Rolling with Cape town’s Ghost Squad
Industry news / 20 Dec '12, 07:17am
The simple act of crossing a solid white line on Cape Town’s Hospital Bend soon had the driver of white Isuzu bakkie looking frazzled when he was pursued by a convoy of Ghost Squad traffic officers.
On Wednesday, as the team of Highway Ghost Squad members - one of four components of the Ghost Squad Unit - set out for their daily patrols, the Isuzu driver’s transgression was the first they spotted.
A traffic officer with the City of Cape Town's Ghost Squad pulls a driver over. Picture: Ross Jansen. Credit: INLSA
In the high-performance Ghost Squad car, officer John Bezuidenhout used his loudhailer to tell the driver to pull over on the yellow demarcated area. The confused driver, who had two passengers in the vehicle, used his left-turn indicator despite being told to pull off to the right.
“He’s clearly nervous,” quipped mayoral committee member for safety and security JP Smith, who was accompanying the officers.
The driver pulled up on the painted island where Bezuidenhout noticed that he was also not wearing a seatbelt.
Bezuidenhout then issued a summons to the driver for disobeying and crossing a “channelising” or solid white line, for not wearing a seat belt and for driving with only a learner’s licence without having a qualified driver in the vehicle.
The Highway Ghost Squad team concentrates particularly on moving violations, keeping a lookout for offenders in traffic and focusing on aggressive driver behaviour and driving that puts others at risk.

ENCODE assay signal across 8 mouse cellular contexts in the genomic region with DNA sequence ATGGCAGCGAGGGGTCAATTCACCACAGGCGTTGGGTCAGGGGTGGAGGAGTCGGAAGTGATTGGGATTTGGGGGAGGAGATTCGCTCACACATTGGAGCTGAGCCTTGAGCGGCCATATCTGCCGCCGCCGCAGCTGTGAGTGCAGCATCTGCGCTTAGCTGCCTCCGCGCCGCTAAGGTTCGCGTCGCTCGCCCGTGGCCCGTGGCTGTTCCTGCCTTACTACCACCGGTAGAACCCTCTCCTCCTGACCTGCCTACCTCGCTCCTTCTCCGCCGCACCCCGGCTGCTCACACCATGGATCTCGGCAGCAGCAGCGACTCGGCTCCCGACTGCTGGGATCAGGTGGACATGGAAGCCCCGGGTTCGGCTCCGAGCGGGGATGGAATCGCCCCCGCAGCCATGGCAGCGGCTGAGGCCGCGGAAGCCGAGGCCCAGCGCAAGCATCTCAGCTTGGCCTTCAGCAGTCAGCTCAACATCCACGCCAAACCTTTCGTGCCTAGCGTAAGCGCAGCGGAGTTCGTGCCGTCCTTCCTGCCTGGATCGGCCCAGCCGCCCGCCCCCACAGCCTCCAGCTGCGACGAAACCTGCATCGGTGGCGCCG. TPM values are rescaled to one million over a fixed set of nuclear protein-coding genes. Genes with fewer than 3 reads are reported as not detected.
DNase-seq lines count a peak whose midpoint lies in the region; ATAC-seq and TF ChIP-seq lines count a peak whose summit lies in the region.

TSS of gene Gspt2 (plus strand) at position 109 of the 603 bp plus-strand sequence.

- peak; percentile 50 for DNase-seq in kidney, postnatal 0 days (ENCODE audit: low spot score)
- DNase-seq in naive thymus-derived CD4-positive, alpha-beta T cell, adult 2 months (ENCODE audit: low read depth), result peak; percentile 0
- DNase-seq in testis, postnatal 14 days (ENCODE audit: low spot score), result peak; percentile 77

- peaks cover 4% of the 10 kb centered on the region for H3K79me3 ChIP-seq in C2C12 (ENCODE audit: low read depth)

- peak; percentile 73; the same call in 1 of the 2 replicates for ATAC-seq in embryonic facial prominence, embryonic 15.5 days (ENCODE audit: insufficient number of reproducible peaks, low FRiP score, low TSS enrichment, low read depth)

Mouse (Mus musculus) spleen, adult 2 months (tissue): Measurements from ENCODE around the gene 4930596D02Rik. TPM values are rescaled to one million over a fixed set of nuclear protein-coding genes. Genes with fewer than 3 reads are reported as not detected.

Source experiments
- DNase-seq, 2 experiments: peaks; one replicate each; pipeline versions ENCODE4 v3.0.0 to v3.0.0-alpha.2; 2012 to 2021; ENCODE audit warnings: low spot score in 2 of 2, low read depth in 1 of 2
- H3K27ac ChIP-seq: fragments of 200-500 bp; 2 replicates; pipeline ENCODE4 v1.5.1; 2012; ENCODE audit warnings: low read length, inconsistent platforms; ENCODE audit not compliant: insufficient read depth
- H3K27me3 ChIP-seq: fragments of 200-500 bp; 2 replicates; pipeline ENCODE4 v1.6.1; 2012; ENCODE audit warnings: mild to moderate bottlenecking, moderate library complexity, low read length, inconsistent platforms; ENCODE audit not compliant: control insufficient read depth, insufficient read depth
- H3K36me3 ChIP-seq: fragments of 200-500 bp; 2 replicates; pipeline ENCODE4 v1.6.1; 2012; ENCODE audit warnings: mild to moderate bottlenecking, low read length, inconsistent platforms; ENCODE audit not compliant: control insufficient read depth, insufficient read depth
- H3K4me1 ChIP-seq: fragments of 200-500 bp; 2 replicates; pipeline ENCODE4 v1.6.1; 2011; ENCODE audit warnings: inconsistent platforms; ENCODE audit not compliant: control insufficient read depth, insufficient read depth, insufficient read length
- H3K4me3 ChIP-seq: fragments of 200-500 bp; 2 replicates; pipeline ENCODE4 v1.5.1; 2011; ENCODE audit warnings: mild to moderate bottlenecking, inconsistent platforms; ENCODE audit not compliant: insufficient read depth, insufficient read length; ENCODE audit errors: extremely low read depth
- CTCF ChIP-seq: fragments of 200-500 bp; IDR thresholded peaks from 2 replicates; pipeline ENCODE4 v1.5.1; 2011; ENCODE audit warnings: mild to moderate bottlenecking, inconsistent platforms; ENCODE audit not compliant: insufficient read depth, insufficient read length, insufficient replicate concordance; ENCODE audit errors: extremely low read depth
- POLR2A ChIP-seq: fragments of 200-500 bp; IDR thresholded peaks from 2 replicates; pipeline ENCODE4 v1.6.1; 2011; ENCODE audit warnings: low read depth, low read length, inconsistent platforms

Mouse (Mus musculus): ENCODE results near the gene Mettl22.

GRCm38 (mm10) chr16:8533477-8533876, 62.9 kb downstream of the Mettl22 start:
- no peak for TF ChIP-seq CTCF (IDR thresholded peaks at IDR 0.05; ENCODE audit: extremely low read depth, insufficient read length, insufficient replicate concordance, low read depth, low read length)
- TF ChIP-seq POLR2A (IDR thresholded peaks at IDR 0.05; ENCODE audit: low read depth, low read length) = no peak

Smith said the N2 and the R300 in particular were notorious for driving offences in the past, and he emphasised concerns about speeding.
According to figures provided by the mortuary, there have been 33 fatalities on roads in the city since the start of the holiday season, Smith said.
Back on the road with the squad, the radio crackled an alert to the officers, calling them to an accident scene on the M5.
Squad members raced through the traffic with sirens blaring. Some drivers heeded the sirens and pulled over while other drivers appeared dazed and confused about the direction of the sirens and remained stationary.
When the officers arrived at the accident scene, they were given a thumbs-up by unit head Maxine Jordaan. Officers helped to keep traffic in check at the accident scene where a motorcyclist was lying on the ground.
Smith called on motorists to “help keep the stats down”, saying “wear a safety belt, don’t speed, don’t drink and drive” was a simple mantra that could save lives. Many road blocks were planned for this season, he added.
“We really want people to be scared. They must be generally panicked about drinking and driving,” he said. - Cape Argus
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